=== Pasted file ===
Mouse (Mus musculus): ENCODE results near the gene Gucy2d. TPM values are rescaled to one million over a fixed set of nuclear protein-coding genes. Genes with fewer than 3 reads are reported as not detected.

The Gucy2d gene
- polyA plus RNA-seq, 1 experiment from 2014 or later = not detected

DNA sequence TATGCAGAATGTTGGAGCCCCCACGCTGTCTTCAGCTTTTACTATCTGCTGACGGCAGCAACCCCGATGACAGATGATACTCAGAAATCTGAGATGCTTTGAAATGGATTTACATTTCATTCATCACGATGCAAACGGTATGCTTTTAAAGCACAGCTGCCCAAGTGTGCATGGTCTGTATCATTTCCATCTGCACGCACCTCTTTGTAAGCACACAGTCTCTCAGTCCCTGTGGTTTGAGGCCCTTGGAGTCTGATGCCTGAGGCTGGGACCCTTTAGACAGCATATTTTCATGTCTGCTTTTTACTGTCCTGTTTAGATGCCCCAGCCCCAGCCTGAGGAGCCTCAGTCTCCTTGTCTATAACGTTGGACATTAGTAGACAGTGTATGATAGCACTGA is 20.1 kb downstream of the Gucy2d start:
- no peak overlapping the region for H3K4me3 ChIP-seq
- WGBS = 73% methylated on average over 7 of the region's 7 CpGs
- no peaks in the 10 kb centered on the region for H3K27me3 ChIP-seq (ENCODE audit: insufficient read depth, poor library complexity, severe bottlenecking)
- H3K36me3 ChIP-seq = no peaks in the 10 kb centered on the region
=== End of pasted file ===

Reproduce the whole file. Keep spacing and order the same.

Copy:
Mouse (Mus musculus): ENCODE results near the gene Gucy2d. TPM values are rescaled to one million over a fixed set of nuclear protein-coding genes. Genes with fewer than 3 reads are reported as not detected.

The Gucy2d gene
- polyA plus RNA-seq, 1 experiment from 2014 or later = not detected

DNA sequence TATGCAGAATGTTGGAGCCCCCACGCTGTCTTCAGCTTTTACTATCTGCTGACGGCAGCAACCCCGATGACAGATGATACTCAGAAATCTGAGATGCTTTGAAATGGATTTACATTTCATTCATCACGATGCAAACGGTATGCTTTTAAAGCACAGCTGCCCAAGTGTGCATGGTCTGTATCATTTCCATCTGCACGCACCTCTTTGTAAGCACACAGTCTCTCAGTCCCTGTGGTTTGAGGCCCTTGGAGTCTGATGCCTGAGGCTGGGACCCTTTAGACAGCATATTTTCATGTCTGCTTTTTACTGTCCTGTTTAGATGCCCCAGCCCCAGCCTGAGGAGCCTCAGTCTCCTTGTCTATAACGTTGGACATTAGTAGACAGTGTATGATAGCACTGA is 20.1 kb downstream of the Gucy2d start:
- no peak overlapping the region for H3K4me3 ChIP-seq
- WGBS = 73% methylated on average over 7 of the region's 7 CpGs
- no peaks in the 10 kb centered on the region for H3K27me3 ChIP-seq (ENCODE audit: insufficient read depth, poor library complexity, severe bottlenecking)
- H3K36me3 ChIP-seq = no peaks in the 10 kb centered on the region